17. Also Syntagmatics A.1), and phonetic equivalence are the key points presented by Sawyer (1975). (B.1). It had been previously endorsed by KB (412, together with wasia), Huffmon (1965: 215), and Stolz (1971: 786, citing Sawyer 1965:475-76, 485)
  18. And at the conference where Sawyer first presented his article, T.L. Fenton and H.W.F Saggs had stated their great agreement with it (Sawyer 1975: 83-84). The most notable example of this viewpoint is that it was adopted in the newest Hebrew lexicon in order to accommodate philological facts (Ges18: 510).” (AitkenDavies, 2016)
  19. Philo Judaeus, “De ebrietate” in Philonis Alexandrini opera quae supersunted (Philo Judaeus, “De ebrietate” in Philonis Alexandrini opera quae supersunted (Philo Judaeus, “De ebrietate” in Philonis Alexandrini opera quae supersunted (Philo Jud P. Wendland, Berlin: Reimer, 1897 (repr. De Gruyter, 1962), vol. 2:170-214, Section 96, Line 2
  20. Williams, Frank
  21. Translator. P. Wendland, Berlin: Reimer, 1897 (repr. De Gruyter, 1962), vol. 2:170-214, Section 96, Line 2. “Introduction”. Book I of Epiphanius of Salamis’ Panarion (Panarion of Salamis) (Sects 1-46). 1987. (E.J. Brill Publishing, Leiden) This image depicts a page from the very first edition of the King James Version of the Bible, which contains the Gospel of Luke. ISBN90-04-07926-2 From. Matthew, who was able to get a hold of the information on March 28, 2006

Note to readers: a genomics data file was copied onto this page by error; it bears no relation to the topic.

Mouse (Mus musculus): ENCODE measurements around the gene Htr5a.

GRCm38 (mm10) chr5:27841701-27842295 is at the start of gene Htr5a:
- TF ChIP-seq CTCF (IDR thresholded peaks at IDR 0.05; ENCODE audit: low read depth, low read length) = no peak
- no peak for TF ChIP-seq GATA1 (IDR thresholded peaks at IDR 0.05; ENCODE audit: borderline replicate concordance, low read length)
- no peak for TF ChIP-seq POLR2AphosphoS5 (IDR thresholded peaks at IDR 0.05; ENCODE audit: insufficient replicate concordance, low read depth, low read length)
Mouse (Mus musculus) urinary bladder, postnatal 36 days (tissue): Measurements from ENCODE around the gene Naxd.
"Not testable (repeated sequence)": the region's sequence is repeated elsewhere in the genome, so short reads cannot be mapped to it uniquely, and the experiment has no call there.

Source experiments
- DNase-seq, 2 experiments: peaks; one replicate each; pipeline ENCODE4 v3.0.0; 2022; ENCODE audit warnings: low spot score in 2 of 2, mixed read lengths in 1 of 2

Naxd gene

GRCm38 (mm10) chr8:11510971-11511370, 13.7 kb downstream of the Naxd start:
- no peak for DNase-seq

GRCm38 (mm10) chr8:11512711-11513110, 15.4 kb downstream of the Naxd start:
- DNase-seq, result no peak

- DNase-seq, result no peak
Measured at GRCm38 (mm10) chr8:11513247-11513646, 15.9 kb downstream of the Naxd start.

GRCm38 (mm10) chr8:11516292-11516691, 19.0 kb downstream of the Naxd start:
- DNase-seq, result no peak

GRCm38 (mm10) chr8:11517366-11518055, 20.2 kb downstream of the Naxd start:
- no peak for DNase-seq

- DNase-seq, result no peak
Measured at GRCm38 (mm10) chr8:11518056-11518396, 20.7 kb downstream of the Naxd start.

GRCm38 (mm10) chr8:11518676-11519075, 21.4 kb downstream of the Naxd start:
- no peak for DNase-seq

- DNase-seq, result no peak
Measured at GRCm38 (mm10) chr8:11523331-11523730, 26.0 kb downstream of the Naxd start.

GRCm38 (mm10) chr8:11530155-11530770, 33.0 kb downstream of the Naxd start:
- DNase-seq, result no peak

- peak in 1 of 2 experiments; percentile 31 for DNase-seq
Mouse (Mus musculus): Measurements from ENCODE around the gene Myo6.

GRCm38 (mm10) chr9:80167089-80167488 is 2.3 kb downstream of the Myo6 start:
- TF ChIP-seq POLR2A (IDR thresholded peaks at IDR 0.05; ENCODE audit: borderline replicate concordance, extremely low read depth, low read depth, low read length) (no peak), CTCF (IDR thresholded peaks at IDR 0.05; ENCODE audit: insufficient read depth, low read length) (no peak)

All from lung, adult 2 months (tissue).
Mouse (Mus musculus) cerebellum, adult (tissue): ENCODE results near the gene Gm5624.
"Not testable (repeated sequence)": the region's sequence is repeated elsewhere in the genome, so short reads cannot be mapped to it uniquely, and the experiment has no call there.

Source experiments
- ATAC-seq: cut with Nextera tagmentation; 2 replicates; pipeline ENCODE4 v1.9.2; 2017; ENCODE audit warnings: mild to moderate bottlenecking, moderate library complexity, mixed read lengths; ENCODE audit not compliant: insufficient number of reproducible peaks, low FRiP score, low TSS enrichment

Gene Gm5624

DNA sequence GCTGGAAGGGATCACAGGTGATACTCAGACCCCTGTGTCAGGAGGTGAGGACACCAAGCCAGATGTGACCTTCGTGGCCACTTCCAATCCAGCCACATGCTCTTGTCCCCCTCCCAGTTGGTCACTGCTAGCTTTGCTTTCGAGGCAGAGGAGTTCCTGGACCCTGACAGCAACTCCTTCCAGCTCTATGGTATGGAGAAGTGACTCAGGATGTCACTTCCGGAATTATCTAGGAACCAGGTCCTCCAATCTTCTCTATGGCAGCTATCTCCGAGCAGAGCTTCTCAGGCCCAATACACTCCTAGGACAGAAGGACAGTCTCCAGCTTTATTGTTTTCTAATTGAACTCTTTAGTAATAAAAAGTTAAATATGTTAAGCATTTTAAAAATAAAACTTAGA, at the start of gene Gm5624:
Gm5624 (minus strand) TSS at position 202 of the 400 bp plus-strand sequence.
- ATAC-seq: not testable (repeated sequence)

22. By Douglas Hare 2009ISBN0-664-23433-Xpage 11
  23. Matthew 1-7by William David Davies, Dale C. Allison 2004ISBN0-567-08355-1page 209
  24. Bible explorer’s guideby John Phillips 2002ISBN0-8254-3483-1page 147
  25. The Westminster theological wordbook of the Bible2003 by Donald E. GowanISBN0-664-22394-Xpage 453
  26. Who Te Aka Mori Dictionary is a free online resource for Mori language learning. Retrieved on June 10th, 2021


  • Graham DaviesJames K. AitkenJames K. Aitken (2016). “Another ‘Deliverance’ Word from the SAHD” “Lexeme: (from the SAHD ‘Deliverance’ Words” (PDF). Robinson, Neal’s Semantics of Ancient Hebrew Database is 15 pages long and has 15 entries (2005). “Jesus”. Jane Dammen is a character in McAuliffe (ed.). The Qur’an is an encyclopedia of knowledge. Brill, doi: 10.1163/1875-3922 q3 EQCOM 00099
  • Stegemann, Ekkehard (Basle)
  • Stegemann, Ekkehard (Basle) (2006). “Jesus”. Hubert Cancik and Helmuth Schneider published a book titled (eds.). Brill’s New Pauly (doi: 10.1163/1574-9347 bnp e522560)
  • Brill’s New Pauly (doi: 10.1163/1574-9347 bnp e522560)
  • Bri

Does It Matter How We Pronounce Jesus’ Name?

  • There are certain organizations today that believe that we must pronounce the name of Jesus in a specific way or else we are committing a sin against God. According to some, His name must be pronounced in accordance with the following:.the original Greek in which the New Testament was written: (Iota Eta Sigma Micron Upsilon Sigma) (pronouncedHá-soos’)
  • .the Hebrew (pronouncedYeh-hah shoo’ahorYeh-shoo’ah)
  • .the Aramaic Yêû’ (pronouncedYá-soo’)